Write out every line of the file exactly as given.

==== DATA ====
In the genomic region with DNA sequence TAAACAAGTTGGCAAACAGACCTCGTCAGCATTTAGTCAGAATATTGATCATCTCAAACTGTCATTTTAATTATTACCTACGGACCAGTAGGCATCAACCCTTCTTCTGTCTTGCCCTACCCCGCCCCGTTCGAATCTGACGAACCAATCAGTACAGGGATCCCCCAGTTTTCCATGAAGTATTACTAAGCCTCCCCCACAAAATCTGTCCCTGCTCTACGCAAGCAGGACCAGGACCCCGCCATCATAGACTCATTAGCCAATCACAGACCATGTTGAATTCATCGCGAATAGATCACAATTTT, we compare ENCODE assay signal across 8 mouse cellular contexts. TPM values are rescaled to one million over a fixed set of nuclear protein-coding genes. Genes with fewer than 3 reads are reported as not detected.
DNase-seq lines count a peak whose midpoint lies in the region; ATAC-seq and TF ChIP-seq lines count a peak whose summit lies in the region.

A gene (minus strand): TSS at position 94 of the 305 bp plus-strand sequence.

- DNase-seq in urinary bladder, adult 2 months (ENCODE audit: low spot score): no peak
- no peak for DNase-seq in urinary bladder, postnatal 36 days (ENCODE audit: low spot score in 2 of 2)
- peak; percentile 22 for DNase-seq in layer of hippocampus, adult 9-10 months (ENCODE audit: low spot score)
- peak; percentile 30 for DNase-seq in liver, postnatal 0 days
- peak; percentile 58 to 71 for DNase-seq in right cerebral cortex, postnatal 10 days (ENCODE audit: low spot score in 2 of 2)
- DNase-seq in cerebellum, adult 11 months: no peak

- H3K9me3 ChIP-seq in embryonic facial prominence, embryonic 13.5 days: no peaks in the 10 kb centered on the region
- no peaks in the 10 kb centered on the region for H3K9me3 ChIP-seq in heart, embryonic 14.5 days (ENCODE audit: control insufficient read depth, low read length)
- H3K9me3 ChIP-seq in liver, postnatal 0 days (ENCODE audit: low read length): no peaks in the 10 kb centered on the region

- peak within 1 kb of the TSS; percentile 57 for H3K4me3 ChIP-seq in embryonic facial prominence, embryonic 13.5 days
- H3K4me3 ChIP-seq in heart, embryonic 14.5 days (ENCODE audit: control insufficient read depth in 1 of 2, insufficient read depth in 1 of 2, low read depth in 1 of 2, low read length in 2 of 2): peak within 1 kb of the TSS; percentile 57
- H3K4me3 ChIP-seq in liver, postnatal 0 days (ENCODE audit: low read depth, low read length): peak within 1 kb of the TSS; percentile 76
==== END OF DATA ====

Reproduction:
In the genomic region with DNA sequence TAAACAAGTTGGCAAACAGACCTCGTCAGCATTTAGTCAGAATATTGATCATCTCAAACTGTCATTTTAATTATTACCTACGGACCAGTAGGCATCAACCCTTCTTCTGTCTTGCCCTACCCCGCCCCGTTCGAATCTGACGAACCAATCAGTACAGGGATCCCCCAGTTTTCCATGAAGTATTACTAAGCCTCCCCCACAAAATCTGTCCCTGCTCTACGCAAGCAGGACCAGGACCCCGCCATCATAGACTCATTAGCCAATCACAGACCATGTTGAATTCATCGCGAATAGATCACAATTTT, we compare ENCODE assay signal across 8 mouse cellular contexts. TPM values are rescaled to one million over a fixed set of nuclear protein-coding genes. Genes with fewer than 3 reads are reported as not detected.
DNase-seq lines count a peak whose midpoint lies in the region; ATAC-seq and TF ChIP-seq lines count a peak whose summit lies in the region.

A gene (minus strand): TSS at position 94 of the 305 bp plus-strand sequence.

- DNase-seq in urinary bladder, adult 2 months (ENCODE audit: low spot score): no peak
- no peak for DNase-seq in urinary bladder, postnatal 36 days (ENCODE audit: low spot score in 2 of 2)
- peak; percentile 22 for DNase-seq in layer of hippocampus, adult 9-10 months (ENCODE audit: low spot score)
- peak; percentile 30 for DNase-seq in liver, postnatal 0 days
- peak; percentile 58 to 71 for DNase-seq in right cerebral cortex, postnatal 10 days (ENCODE audit: low spot score in 2 of 2)
- DNase-seq in cerebellum, adult 11 months: no peak

- H3K9me3 ChIP-seq in embryonic facial prominence, embryonic 13.5 days: no peaks in the 10 kb centered on the region
- no peaks in the 10 kb centered on the region for H3K9me3 ChIP-seq in heart, embryonic 14.5 days (ENCODE audit: control insufficient read depth, low read length)
- H3K9me3 ChIP-seq in liver, postnatal 0 days (ENCODE audit: low read length): no peaks in the 10 kb centered on the region

- peak within 1 kb of the TSS; percentile 57 for H3K4me3 ChIP-seq in embryonic facial prominence, embryonic 13.5 days
- H3K4me3 ChIP-seq in heart, embryonic 14.5 days (ENCODE audit: control insufficient read depth in 1 of 2, insufficient read depth in 1 of 2, low read depth in 1 of 2, low read length in 2 of 2): peak within 1 kb of the TSS; percentile 57
- H3K4me3 ChIP-seq in liver, postnatal 0 days (ENCODE audit: low read depth, low read length): peak within 1 kb of the TSS; percentile 76